Robert Ryan, USW Local 264
Employed at Rock-Tenn Co., St. Paul, MN
Comments on Revitalizing Manufacturing Jobs
Democratic Nation 2012 Convention Platform Committee
July 28, 2012
Gov. Ted Strickland and also Mayor Cory Booker -- I want to thank you both as Chairmen and the members of the Democratic National Convention Platform Committee for the opportunity to speak today.
My name is Bob Ryan and for thirty years I have worked at the Rock-Tenn paper mill in St. Paul, MN. In this area, I am known as an activist and proudly a member of USW Local 264. The United Steelworkers union empowers me to be here on a leave of absence from my paper plant that employs more than 500 – most who are voters like me.
I am a third generation paper worker that began at the same mill in 1981 with my older brother, who now works as a foreman, and my stepson, a millwright apprentice. My comments today are not about family relations – but about jobs. Many working Americans have similar family ties to manufacturing – and we’ve all been raising our voices on the jobs crisis, but it seems the Republicans in particular are not listening.
As a voting Democrat, here’s what I want to confirm: Every working American is most concerned about economic security – their jobs -- and whether family-supportive jobs will be available to their children, neighbors and community, now -- and in the future.
My manufacturing union job at the paper mill has given me a good, middle-class standard- of- living. America now desperately needs a Democratic vision for how to address our national and local economic revenue challenges to keep us a strong economy in the global marketplace.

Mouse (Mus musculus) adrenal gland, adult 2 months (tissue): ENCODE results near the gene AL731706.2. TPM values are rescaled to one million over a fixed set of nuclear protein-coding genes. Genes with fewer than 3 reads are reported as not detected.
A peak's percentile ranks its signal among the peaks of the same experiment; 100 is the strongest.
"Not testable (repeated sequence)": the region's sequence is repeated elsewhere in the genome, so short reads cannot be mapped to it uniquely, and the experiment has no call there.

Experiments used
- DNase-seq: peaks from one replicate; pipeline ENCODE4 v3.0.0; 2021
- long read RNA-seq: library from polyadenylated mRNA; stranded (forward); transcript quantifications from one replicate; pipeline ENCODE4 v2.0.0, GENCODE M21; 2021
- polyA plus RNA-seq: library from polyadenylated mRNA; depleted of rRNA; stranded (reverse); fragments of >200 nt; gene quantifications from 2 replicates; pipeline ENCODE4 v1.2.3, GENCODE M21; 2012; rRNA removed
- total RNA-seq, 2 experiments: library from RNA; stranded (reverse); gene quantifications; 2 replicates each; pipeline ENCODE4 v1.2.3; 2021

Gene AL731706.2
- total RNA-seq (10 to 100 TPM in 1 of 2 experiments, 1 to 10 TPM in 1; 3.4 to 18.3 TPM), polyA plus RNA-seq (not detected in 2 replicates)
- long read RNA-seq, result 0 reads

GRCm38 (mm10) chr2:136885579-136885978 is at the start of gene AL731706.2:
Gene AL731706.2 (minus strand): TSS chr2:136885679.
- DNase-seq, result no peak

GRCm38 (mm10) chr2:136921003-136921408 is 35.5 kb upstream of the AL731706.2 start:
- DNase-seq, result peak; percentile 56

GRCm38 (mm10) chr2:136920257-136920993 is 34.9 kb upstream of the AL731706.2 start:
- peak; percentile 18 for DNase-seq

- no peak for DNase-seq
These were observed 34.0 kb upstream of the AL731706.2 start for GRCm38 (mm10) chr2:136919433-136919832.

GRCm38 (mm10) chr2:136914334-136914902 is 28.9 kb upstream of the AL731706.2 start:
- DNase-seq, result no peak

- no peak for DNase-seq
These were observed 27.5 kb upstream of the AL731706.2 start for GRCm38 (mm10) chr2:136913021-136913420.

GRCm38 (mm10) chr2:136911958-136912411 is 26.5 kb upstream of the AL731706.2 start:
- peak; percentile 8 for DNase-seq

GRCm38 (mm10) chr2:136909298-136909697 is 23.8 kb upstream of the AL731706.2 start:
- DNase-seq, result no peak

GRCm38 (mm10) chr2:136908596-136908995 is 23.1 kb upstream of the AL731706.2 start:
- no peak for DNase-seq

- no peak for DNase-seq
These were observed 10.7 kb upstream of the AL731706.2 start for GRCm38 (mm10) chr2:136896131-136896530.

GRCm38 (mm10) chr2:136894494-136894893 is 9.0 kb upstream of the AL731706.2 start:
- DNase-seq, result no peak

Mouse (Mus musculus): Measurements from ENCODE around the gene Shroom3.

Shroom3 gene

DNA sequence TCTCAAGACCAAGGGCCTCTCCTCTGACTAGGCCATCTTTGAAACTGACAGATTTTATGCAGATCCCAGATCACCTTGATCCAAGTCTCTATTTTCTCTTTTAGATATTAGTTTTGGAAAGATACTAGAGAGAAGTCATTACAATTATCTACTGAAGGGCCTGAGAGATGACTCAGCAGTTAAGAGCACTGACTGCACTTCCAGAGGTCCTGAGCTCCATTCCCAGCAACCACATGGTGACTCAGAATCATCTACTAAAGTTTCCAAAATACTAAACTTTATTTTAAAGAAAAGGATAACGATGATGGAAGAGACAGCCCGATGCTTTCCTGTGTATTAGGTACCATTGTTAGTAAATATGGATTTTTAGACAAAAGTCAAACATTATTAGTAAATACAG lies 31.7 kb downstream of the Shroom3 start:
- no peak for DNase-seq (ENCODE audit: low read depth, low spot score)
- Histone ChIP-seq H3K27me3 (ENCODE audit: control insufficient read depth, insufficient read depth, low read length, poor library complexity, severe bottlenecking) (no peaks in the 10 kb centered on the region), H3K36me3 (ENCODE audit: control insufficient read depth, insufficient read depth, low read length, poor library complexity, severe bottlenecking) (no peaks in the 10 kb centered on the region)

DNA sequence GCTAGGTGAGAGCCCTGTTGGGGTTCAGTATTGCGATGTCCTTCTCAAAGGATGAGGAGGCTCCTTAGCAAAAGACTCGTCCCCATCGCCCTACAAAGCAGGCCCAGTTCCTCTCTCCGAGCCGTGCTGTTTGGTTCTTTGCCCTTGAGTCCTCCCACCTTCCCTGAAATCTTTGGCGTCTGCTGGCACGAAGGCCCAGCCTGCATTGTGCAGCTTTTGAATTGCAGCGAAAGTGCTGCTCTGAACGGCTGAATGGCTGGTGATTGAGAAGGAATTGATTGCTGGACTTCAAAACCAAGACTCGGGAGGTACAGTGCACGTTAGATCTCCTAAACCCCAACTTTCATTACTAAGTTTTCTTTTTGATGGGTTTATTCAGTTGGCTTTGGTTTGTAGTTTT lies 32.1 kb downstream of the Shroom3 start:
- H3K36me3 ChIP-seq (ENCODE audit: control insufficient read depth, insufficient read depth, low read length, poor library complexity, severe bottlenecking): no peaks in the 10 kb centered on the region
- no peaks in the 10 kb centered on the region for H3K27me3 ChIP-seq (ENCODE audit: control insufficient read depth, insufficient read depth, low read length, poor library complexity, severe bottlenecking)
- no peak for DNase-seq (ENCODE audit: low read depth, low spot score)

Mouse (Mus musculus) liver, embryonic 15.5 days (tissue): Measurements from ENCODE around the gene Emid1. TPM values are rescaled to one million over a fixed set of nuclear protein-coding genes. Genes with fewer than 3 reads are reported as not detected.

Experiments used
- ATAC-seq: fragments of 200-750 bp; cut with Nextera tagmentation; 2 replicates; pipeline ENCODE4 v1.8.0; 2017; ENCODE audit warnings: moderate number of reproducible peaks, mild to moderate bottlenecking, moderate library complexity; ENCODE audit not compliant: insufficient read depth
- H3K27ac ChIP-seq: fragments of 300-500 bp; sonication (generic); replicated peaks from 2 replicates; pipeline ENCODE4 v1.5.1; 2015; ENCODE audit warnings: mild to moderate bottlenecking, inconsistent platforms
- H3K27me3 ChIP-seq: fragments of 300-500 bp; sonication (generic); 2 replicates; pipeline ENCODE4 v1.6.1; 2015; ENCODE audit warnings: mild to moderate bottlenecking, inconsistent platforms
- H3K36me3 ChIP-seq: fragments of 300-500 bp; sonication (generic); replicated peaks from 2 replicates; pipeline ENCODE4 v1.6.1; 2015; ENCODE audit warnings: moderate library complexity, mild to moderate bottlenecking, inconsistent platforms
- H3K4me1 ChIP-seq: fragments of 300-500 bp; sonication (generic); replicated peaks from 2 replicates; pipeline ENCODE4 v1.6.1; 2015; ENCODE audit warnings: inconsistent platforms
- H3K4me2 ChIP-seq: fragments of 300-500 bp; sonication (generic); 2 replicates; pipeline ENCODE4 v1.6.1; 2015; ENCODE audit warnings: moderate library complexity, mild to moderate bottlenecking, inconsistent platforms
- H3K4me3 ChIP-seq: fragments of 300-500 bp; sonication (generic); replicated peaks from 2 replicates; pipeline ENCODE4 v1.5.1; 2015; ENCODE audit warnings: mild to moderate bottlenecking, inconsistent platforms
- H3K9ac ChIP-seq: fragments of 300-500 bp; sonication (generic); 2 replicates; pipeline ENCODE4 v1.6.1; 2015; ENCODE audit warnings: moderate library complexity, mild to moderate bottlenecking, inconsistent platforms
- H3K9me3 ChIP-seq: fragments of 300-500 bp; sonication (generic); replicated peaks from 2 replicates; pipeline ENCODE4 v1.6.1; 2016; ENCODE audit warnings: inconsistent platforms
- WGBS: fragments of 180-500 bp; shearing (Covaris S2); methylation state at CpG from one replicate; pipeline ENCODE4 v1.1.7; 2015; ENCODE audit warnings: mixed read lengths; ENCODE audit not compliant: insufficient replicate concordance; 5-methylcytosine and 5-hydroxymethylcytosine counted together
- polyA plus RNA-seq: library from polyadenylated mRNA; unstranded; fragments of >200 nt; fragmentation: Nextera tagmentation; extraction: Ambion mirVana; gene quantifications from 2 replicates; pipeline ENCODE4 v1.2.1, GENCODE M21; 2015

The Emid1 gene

The Republicans’ vision is to cut taxes, cut services, and cut budgets, but the Democrats’ platform should be about building, competing and sustaining a better tomorrow.
We must be strategic to sustain our current jobs with new commitments to manufacturing job policies. My St. Paul mill is the largest paper recycler in our state, producing over 1,000 tons per day of corrugated medium, and boxboard paper on four paper machines. Each machine runs the length of a football field. The Rock-Tenn manufacturing plant needs a large stream of waste paper collected from businesses and homes throughout the state. Unfortunately, most community recycling programs are run by companies that pick up the paper and bail it for brokers who then sell to China!